July 17th, 2024

Legal Briefs: Navigating change through improvisation

By Medicine Hat News on July 15, 2017.

Communicating effectively is important. We communicate to express ideas, arrive at truth, persuade others, and establish trust. To communicate effectively one must be mindful, alert, open, and responsive.

Communication breakdowns inevitably lead to conflict; sometimes even legal conflict. Solving these kinds of conflicts quickly and effectively is critical for saving our relationships, but many of us are out of practice. It is important to practise recognizing where you are at any given moment, choosing new approaches when needed, collaborating with others, taking risks, and learning from failure.

This may surprise you, but it turns out that many of the skills that help make people laugh are transferable to problem solving. Good comedy improvisers are attuned to their ensemble. They are adaptive, flexible, creative, and responsive. Second City Works, the business-to-business arm of the iconic comedy theatre, has researched what makes good comedy improvisation and has some advice you can use to become a good improviser and communicator:

(1) “Yes, andÉ”

— Improvisation is rooted in the notion of saying “yes” to an idea and then building upon it. Practise saying “yes, andÉ” to create a culture that encourages inventiveness, quicker problem solving, and engaged collaborators.

(2) Listening

— Spend more time listening than speaking. Don’t jump to conclusions. Gather facts and refrain from hunch-making until you have the complete picture.

(3) “Ensemble” Thinking

— Think of your group as an ensemble; an entity that is only true to itself when all of its members are performing as one.

(4) Co-creation

— Your ventures, deals, and agreements are collaborative endeavours. Work together to maintain an open dialogue and stop from being too possessive of co-created ideas.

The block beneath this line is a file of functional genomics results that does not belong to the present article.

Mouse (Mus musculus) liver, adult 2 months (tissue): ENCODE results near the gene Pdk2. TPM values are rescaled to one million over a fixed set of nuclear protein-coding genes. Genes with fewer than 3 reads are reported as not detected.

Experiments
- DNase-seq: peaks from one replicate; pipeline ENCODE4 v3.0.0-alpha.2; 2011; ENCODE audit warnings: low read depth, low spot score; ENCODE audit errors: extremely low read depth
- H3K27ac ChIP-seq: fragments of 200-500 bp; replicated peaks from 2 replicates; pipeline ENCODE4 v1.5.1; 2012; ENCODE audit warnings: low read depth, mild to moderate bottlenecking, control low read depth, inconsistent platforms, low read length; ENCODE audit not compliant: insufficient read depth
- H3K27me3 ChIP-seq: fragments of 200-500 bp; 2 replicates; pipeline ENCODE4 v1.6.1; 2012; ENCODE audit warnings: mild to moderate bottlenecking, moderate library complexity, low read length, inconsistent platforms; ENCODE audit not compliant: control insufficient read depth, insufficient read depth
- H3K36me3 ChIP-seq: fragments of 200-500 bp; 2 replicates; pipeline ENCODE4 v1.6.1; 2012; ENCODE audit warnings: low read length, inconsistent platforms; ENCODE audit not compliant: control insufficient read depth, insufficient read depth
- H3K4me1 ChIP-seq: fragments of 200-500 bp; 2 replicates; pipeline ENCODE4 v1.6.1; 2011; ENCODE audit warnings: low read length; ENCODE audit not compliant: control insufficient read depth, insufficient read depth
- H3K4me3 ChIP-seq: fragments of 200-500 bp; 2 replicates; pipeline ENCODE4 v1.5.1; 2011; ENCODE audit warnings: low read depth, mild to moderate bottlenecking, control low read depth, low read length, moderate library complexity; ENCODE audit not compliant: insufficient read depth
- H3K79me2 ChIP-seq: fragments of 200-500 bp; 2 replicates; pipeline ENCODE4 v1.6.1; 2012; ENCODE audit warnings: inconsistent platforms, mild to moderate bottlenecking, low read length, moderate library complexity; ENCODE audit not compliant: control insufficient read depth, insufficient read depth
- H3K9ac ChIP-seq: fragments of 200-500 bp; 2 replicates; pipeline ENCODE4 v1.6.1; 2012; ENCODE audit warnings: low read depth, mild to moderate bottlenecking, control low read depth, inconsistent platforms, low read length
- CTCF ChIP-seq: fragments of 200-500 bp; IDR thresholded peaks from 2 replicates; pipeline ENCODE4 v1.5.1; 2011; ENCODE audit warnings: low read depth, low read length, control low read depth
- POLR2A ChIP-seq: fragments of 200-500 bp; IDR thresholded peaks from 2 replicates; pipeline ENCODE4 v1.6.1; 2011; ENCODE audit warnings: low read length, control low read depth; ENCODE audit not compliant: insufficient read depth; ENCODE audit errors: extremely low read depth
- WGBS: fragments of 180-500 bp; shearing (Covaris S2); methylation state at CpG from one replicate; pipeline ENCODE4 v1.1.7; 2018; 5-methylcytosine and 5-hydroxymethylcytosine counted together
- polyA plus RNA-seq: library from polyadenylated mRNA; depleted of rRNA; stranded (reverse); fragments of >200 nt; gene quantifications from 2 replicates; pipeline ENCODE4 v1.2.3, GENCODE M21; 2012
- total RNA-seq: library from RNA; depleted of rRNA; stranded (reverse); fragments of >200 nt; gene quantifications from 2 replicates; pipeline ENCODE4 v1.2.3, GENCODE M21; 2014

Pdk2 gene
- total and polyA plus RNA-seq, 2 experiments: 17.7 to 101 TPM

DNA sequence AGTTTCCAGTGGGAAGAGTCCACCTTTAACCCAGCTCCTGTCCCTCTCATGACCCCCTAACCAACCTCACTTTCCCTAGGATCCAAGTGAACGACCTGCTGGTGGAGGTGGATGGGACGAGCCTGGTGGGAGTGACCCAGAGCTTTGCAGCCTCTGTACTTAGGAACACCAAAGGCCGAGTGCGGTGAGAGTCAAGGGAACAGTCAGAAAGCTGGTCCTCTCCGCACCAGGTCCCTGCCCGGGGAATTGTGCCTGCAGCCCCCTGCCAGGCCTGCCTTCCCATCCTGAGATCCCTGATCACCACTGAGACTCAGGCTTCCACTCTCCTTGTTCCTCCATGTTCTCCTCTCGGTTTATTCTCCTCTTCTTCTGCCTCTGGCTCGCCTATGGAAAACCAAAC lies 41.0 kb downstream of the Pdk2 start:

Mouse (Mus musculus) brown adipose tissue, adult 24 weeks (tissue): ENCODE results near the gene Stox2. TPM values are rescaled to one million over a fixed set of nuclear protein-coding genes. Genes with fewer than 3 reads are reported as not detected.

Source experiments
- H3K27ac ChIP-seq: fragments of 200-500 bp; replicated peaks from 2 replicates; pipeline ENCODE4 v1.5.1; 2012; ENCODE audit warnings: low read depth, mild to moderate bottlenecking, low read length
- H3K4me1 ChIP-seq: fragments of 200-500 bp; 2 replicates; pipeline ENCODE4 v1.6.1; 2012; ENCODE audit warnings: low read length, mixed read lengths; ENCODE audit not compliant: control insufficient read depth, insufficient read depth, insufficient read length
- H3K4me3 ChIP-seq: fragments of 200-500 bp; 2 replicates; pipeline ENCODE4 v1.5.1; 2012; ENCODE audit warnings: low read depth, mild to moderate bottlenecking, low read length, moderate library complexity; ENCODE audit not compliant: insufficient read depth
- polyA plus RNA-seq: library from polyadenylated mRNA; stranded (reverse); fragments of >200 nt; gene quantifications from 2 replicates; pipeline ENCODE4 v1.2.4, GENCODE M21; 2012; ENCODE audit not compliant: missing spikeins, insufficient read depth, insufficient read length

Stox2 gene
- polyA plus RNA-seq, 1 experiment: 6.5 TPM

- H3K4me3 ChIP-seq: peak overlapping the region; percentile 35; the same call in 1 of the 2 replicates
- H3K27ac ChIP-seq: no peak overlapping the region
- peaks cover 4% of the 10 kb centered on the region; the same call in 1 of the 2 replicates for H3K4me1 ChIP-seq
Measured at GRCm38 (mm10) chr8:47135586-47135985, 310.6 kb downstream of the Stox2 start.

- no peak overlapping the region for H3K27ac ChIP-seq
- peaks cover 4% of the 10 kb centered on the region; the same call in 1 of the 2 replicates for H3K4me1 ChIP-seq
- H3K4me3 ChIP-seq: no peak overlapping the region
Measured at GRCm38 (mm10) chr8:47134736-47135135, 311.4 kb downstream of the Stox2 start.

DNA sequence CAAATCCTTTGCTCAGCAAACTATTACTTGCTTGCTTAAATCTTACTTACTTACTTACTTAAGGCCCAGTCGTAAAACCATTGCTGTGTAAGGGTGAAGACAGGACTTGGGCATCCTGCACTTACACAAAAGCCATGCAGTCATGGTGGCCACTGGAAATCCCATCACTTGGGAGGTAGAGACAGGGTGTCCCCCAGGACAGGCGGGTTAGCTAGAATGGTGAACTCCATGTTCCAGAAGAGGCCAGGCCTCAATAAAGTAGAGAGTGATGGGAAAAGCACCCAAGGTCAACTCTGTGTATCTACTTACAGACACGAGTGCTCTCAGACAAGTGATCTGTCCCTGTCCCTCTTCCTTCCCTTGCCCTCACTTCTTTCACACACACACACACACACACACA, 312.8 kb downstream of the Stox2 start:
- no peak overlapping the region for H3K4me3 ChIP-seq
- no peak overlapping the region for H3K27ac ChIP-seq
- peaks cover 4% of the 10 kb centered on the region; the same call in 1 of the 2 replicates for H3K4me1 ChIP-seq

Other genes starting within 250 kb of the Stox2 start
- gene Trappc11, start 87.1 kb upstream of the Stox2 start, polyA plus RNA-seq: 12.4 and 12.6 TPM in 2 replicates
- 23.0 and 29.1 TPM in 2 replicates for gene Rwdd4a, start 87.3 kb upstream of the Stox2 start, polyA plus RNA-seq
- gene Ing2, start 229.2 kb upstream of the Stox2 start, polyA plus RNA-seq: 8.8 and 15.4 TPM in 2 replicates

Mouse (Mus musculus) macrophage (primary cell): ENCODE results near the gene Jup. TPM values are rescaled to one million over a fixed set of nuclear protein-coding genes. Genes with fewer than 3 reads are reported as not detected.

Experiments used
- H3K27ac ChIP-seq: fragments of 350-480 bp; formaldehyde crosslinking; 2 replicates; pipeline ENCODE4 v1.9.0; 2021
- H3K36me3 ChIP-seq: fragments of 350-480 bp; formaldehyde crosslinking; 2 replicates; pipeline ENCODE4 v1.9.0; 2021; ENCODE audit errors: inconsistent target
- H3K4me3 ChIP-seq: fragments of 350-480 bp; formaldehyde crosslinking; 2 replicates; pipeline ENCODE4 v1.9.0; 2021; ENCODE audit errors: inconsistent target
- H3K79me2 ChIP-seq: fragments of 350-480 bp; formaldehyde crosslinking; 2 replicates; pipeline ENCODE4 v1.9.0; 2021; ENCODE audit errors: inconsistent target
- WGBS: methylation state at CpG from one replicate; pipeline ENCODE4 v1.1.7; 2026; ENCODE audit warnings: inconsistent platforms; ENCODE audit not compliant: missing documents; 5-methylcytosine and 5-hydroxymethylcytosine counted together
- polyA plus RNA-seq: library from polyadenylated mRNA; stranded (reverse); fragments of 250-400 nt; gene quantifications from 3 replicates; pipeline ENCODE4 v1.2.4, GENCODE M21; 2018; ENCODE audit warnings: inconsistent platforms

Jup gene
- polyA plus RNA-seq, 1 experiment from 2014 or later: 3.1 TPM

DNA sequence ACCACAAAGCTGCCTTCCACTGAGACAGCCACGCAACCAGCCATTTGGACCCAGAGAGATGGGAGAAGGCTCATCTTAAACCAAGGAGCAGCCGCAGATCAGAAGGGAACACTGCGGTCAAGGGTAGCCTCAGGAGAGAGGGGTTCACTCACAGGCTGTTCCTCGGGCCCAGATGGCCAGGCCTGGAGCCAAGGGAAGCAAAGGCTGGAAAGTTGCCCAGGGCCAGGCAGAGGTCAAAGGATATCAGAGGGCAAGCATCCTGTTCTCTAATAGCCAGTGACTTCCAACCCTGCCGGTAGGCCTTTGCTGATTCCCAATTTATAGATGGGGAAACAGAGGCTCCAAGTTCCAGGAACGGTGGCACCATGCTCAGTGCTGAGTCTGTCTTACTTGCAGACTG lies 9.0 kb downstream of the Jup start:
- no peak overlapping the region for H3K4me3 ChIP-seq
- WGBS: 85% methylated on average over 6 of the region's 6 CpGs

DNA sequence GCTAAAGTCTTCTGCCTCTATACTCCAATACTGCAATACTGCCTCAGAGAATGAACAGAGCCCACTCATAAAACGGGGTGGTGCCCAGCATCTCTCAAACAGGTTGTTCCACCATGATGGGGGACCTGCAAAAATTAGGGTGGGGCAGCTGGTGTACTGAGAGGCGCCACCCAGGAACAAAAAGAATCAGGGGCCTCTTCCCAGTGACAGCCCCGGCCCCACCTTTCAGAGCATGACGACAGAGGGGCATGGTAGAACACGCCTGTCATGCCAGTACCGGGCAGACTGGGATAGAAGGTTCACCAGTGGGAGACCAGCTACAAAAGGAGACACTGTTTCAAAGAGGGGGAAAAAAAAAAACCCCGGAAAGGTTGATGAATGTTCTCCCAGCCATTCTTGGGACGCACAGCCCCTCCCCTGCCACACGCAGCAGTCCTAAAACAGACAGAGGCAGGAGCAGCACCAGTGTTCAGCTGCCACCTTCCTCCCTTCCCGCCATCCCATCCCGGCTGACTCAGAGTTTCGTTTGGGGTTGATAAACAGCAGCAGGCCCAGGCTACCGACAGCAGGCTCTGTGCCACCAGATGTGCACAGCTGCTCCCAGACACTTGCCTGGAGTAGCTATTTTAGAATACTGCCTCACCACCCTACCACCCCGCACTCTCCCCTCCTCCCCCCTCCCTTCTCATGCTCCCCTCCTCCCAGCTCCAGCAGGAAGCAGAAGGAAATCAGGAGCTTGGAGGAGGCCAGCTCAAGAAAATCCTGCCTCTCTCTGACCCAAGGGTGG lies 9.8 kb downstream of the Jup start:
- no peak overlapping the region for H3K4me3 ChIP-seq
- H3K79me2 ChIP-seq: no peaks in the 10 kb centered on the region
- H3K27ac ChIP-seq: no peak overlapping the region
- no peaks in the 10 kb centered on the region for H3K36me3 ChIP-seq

(5) Authenticity

— If something isn’t working, say so, and allow yourself to take off in another direction. Try to allow people to be authentic. Allow them to vent frustration and tell the truth about what is and isn’t working. Doing so will help your managers and leaders grow and adapt to changing circumstances.

(6) Failure

— Embrace failure as a learning opportunity. Sometimes an idea won’t be obviously bad until it fails, so accept failure as a natural part of your process and try to free your fellow collaborators from the fear of failure. Don’t get comfortable failing, but when it happens use it to drive innovation.

(7) Follow the Follower

— This idea flies in the face of hierarchy and it is a hard lesson to learn. Everyone must take a turn following and leading. Everyone can gain something by listening, and offer something by speaking. Practise getting better at both.

Second City Works is teaching these strategies to businesses, law firms, and individuals with the goal of reducing conflict. These strategies work and we apply them in our own practice. Try implementing them to prevent a conflict, and a trip to your lawyer. Remember: communicating effectively helps avoid problems before they happen and solve them when they do.

Kenneth Taylor joined Pritchard & Co. as a student-at-law in 2017.Having grown up in Medicine Hat, Ken is excited to start his practice in our community. Seeking legal advice doesn’t need to be stressful. Thoughtful and adaptive approaches lead to successful outcomes and Ken is excited to innovate, create and collaborate with the Pritchard & Co. LLP team to attain them.

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